physical therapist

 Hiring a Physical Therapists

Learn how to find and hire excellent physical therapists with this step-by-step guide and answers to frequently asked questions.

Physical therapists are experts that help patients recover from injuries, manage pain, manage chronic diseases, and more by utilizing their expertise of massage, exercise, and movement practice. Finding qualified physical therapists has grown to be exceedingly difficult because of their specialized training. Proactive, automated hiring techniques are necessary.


A Physical Therapist’s Employment Process

A step-by-step manual for hiring highly qualified physical therapists for your clinic or hospital. includes a thorough procedure that will assist you in quickly finding and hiring the top physical therapists.


Attract the most qualified physical therapists

  • Sell your private practice or hospital

Make a list of all the factors that would make a physical therapist want to work with you. What makes your practice distinct and special? What kinds of physical therapy are your areas of expertise? Do you employ modern methods or technologies? See how you stack up against similar universities’ offerings by doing some research.

Think about the kind of physical therapist you need and the perks that would appeal to them in order to draw a candidate who would be the greatest match for the position.

Physical therapists appreciate several things, such as:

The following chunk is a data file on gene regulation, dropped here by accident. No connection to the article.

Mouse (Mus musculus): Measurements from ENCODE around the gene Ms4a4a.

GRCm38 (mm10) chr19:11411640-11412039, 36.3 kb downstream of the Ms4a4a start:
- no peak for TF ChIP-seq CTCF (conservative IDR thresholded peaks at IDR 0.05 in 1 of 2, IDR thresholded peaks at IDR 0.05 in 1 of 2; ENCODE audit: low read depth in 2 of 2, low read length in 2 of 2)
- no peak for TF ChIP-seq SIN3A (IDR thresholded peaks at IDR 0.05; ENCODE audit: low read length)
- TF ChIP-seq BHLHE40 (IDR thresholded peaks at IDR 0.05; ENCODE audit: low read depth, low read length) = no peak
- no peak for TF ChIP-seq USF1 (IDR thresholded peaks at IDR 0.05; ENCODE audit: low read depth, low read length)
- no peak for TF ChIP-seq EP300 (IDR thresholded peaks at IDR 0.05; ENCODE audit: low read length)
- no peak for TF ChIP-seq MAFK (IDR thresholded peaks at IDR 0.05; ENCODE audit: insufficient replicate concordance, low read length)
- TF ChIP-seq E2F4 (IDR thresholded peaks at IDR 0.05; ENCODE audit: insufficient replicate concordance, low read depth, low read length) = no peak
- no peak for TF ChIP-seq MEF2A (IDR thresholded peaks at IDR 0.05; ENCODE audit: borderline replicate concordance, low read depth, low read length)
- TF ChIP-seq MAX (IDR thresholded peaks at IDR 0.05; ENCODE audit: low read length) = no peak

• Bonuses and wages that are competitive.
  • A solid retirement strategy.
  • Possibilities for trip.
  • Complete life and health insurance.
  • Adaptable working hours.
  • compensation for license fees and mileage.
  • Reasonable hours of labor.
  • paid time off for vacation and sick days.
  • Subsidies for education and chances for advancement.
  • Task that is meaningful and job happiness.
  • A setting that is supportive of workers.

Ask other physical therapists in your practice what they like best about their jobs and/or the office setting. To learn more about how past and present clients have experienced your services, talk to them as well. It’s a good idea to read internet reviews to receive frank comments that you can utilize to help you write your job posting.

Create a candidate persona based on the kind of physical therapist you’re searching for. For instance, if you want to hire a recent graduate who can go to patients’ homes, give them advantages like travel reimbursements and advancement chances.


  • Create an engaging job posting for a physical therapist.

Your chances of finding the ideal applicant for the position will increase the more specifics you can provide in your job description. Provide a brief description of your facility or private practice and a list of the duties, abilities, knowledge, credentials, licenses, and certifications that each candidate must possess. Be sure to specify if they will need to deal with billing, health, and electronic medical record (EMR) software.

Provide a complete and honest description of all the responsibilities, specifications, and restrictions of the position. Try to be as open as you can. List any undesirable elements of the employment, if any.


  • To make it simpler, use a template for a job description for a physical therapist.

Your task will be made a little bit simpler because a physical therapist job description template will provide you a lot of the boilerplate details you’ll need, such responsibilities and credentials.